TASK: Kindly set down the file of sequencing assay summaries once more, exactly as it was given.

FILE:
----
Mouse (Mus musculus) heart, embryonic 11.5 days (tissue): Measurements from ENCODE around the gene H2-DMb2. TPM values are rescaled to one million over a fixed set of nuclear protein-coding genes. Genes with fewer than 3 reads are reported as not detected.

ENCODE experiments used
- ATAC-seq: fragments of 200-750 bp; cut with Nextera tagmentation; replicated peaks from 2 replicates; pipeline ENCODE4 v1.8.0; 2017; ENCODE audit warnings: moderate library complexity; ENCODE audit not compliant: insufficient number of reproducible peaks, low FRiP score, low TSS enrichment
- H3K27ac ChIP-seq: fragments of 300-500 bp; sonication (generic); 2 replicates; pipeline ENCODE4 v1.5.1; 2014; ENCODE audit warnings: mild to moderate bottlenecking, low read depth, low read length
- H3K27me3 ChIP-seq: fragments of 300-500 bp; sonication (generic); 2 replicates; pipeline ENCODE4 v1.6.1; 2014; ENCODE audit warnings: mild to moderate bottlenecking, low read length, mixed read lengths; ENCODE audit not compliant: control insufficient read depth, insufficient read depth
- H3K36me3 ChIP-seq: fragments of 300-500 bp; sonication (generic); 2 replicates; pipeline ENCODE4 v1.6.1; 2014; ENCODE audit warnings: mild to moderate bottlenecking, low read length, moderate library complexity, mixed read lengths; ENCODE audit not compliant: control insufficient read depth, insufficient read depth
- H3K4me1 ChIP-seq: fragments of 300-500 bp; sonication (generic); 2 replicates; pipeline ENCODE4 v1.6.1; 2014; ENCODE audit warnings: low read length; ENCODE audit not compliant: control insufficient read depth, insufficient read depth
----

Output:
Mouse (Mus musculus) heart, embryonic 11.5 days (tissue): Measurements from ENCODE around the gene H2-DMb2. TPM values are rescaled to one million over a fixed set of nuclear protein-coding genes. Genes with fewer than 3 reads are reported as not detected.

ENCODE experiments used
- ATAC-seq: fragments of 200-750 bp; cut with Nextera tagmentation; replicated peaks from 2 replicates; pipeline ENCODE4 v1.8.0; 2017; ENCODE audit warnings: moderate library complexity; ENCODE audit not compliant: insufficient number of reproducible peaks, low FRiP score, low TSS enrichment
- H3K27ac ChIP-seq: fragments of 300-500 bp; sonication (generic); 2 replicates; pipeline ENCODE4 v1.5.1; 2014; ENCODE audit warnings: mild to moderate bottlenecking, low read depth, low read length
- H3K27me3 ChIP-seq: fragments of 300-500 bp; sonication (generic); 2 replicates; pipeline ENCODE4 v1.6.1; 2014; ENCODE audit warnings: mild to moderate bottlenecking, low read length, mixed read lengths; ENCODE audit not compliant: control insufficient read depth, insufficient read depth
- H3K36me3 ChIP-seq: fragments of 300-500 bp; sonication (generic); 2 replicates; pipeline ENCODE4 v1.6.1; 2014; ENCODE audit warnings: mild to moderate bottlenecking, low read length, moderate library complexity, mixed read lengths; ENCODE audit not compliant: control insufficient read depth, insufficient read depth
- H3K4me1 ChIP-seq: fragments of 300-500 bp; sonication (generic); 2 replicates; pipeline ENCODE4 v1.6.1; 2014; ENCODE audit warnings: low read length; ENCODE audit not compliant: control insufficient read depth, insufficient read depth